Extreme Weather in 1759

A diary recording Bath’s weather, written by a clergyman about 250 years ago, has been found by archivists.


The parchment notebook belonged to Reverend Duel Taylor whose tiny writing recorded the city’s weather every day for six years between 1756 and 1761.


An entry in December 1759 shows extreme weather was not unusual with the the river “frozen so hard” people had to “walk across it for three days past”.


It was found among papers of Bath’s town clerks.



The Central England Temperature for December 1759 was 2.5C, about -2.1C below the 1961-1990 average.

h/t JunkScience

WOW! – How Many Fabrications, Misrepresentations, etc., Can One Blogger Roll into One Blog Post?

Originally posted on Bob Tisdale - Climate Observations:

I always find Sou’s (a.k.a. Miriam O’Brien) posts at HotWhopper entertaining.   She normally is only capable of the Monty Python contradiction approach to argument.  When you read her posts in a Monty Python-light, they are very funny. Try it.  But in her recent post James Risbey and co: Another perspective on surface temperature observations and climate models Miriam has risen to new heights of misinformation.   That post was her “rebuttal” to my post Lewandowsky and Oreskes Are Co-Authors of a Paper about ENSO, Climate Models and Sea Surface Temperature Trends (Go Figure!).  It didn’t take long to understand what she had done.  She couldn’t counter my primary arguments (and if you’re wondering what they were, read the closing of my post), so Miriam just made stuff up.  I started to count the number of blatantly obvious fabrications, untruths, falsehoods, misrepresentations, etc., but then soon realized it would be better…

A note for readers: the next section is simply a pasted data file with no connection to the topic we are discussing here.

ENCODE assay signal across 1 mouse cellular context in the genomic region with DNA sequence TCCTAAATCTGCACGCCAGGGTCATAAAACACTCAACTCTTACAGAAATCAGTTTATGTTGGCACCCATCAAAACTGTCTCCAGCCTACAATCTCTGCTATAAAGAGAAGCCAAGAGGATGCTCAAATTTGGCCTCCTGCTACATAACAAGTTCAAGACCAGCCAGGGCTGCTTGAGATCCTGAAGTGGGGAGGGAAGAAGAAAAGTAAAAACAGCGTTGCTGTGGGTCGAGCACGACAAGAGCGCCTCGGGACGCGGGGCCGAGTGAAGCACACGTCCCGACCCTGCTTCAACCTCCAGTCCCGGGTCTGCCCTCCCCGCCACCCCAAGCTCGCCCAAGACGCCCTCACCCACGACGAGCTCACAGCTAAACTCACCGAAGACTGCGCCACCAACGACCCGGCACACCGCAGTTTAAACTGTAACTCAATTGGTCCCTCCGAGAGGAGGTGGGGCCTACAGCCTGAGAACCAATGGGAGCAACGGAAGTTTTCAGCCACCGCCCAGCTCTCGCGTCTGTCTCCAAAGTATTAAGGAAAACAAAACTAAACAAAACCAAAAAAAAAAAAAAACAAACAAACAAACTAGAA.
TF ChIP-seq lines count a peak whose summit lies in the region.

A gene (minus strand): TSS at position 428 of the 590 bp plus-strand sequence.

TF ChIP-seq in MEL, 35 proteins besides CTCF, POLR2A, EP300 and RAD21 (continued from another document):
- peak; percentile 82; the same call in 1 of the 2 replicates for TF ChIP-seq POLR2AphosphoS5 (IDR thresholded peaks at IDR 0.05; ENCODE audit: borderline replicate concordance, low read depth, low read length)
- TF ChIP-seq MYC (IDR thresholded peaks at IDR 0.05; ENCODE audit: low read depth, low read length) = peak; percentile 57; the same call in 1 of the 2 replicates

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Sea Ice News Volume 5 Number 4 – Are polar satellite sea ice sensors going wonky?

Originally posted on Watts Up With That?:

Sunshine hours writes:

I have been a bit worried about the deep deep dive in Antarctica Sea Ice Extent.

It appears to be a processing or sensor error. As of today the NSIDC data confirms it. (see image below)

In a deja vu all over again moment, I find that it isn’t just the Antarctic with wonky readings.

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Rain totals for 19th July 2014

Originally posted on Met Office News Blog:

As forecast there were severe thunderstorms across the UK on the 19th July bringing heavy rain and gusty winds. See the tables below for the largest rain totals across the UK.  Gloucestershire recorded the highest rainfall with 66mm between 6am and 6pm yesterday, the counties monthly average rainfall is 60.6mm.

The Heat-health watch put in place in parts of southern and eastern England in conjunction with Public Health England has now been downgraded. Temperatures in parts of the area covered topped 28C during 19 July, see table below.

Today, 20 July, temperatures are expected to reach low to mid 20’s across central, south and south east of England, with London seeing around 27C.  Northern England will reach mid to high teens and Scotland and Northern Ireland mid to low teens.